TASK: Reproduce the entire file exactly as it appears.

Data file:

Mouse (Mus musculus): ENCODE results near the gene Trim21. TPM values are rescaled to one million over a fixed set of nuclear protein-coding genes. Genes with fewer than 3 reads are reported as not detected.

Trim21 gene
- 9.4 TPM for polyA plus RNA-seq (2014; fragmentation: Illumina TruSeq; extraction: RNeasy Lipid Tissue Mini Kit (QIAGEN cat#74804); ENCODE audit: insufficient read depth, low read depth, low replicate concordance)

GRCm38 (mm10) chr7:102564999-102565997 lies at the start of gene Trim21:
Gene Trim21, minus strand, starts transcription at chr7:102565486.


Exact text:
Mouse (Mus musculus): ENCODE results near the gene Trim21. TPM values are rescaled to one million over a fixed set of nuclear protein-coding genes. Genes with fewer than 3 reads are reported as not detected.

Trim21 gene
- 9.4 TPM for polyA plus RNA-seq (2014; fragmentation: Illumina TruSeq; extraction: RNeasy Lipid Tissue Mini Kit (QIAGEN cat#74804); ENCODE audit: insufficient read depth, low read depth, low replicate concordance)

GRCm38 (mm10) chr7:102564999-102565997 lies at the start of gene Trim21:
Gene Trim21, minus strand, starts transcription at chr7:102565486.